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October 1, 2021

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Readers share breakthrough moments in working with difficult behaviors.
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Classroom Management
Social-emotional learning
Photo of a frustrated child
Credit: October 2021

Believing in Our Students

I met Michael when he was a kindergarten student. I had his brother in my 6th grade classroom. Michael was "naughty"—fights mainly. By the time he reached 5th grade, everyone in the school knew him—and not in a good way. When making 6th grade classroom assignments, I requested Michael. Many of the other teachers didn't understand my request, but I felt like I could reach him if I tried and that he needed someone who believed in him.
I cared about Michael, and he cared enough about me to at least behave in my classroom (though he still had some fights in unstructured areas). He would now tell you (25-plus years later) that the life skills I expected (care about people, be on time, get your work done, etc.) helped him. He called me 20 years ago to let me know he was a police officer, and it was the belief I had in him that helped him not end up on the other side of the law. He sensed most of his teachers thought that is where he would be. I have had Zoom conversations with him several times over the past few months, and he is doing really well. It is great to see Michael and his son find success and purpose.
Deborah Schraeder, professional learning consultant, Educational Service Unit #3, La Vista, Nebraska

"I Can Try"

First-grader Grant (a pseudonym) was an "I can't! This is too hard!" student. He would cry anytime he perceived a new task as challenging. Grant especially fell apart each time he needed to read a new book. In introducing a new book, my class and I would normally picture-walk through the book, and I would point out unfamiliar words before each student began reading. This time, I asked each student to find words in the book they could read. After a few moments of this, I asked Grant to read the words on the first page that he knew. He read the brief sentence accurately. As the group worked their way through this new read, I stuck with Grant, asking him on each page what he knew and using his knowns to figure out what he didn't know. From then on, Grant and I would talk about what he knew each time he read so he gained confidence in his ability to figure out unknowns. The joy came in 2nd grade when I asked Grant if he was ready for the next level of readers, and he replied, "I can try it."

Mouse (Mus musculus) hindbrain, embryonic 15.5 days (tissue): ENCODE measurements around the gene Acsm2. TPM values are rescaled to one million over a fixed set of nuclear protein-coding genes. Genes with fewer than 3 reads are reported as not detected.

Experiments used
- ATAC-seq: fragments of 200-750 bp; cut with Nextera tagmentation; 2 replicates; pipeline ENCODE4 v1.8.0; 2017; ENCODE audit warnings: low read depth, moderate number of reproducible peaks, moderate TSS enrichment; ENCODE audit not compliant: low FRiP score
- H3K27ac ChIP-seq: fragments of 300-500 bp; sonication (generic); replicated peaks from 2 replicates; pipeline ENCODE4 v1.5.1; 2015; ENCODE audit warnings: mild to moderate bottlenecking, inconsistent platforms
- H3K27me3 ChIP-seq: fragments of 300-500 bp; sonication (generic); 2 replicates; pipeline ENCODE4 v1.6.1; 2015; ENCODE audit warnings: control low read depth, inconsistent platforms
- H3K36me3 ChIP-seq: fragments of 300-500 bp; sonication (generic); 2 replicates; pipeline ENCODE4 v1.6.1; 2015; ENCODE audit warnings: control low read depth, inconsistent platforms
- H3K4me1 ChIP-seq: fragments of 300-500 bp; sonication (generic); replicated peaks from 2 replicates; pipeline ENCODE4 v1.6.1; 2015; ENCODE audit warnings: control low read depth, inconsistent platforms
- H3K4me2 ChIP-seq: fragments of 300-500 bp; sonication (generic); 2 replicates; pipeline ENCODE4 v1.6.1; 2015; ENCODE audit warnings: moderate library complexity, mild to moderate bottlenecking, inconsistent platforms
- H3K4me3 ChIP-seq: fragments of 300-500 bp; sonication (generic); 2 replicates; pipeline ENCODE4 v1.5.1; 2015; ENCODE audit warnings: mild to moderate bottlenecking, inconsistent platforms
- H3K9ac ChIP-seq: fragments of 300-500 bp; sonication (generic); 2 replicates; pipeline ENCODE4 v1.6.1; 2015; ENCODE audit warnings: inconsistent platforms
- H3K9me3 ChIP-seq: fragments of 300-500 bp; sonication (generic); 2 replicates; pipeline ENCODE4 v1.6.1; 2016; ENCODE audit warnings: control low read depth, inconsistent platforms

Aimee J. Jahns, retired reading specialist, Oak Creek-Franklin Joint School District, Oak Creek, Wisconsin

Give Them a Chance to Lead

As a specialty art teacher, I moved from class to class. While teaching art to a 3rd grade class on a Monday afternoon, one young man was disruptive and not following the rules, so I reprimanded him. My next class was 1st grade, and I decided to ask that student to come with me and got permission from his teacher. While we walked, I took the opportunity to have a one-on-one conversation with him and requested his help with the 1st graders. He relished this opportunity and connected with and supported the 1st graders. Thankfully, his behavior improved as a result of this mentoring experience. I hope he remembers this leadership learning and turnaround opportunity.
Todd Feltman, adjunct assistant professor, Hunter College, New York
Art teacher Todd Feltman and his students.
Art teacher Todd Feltman and his students

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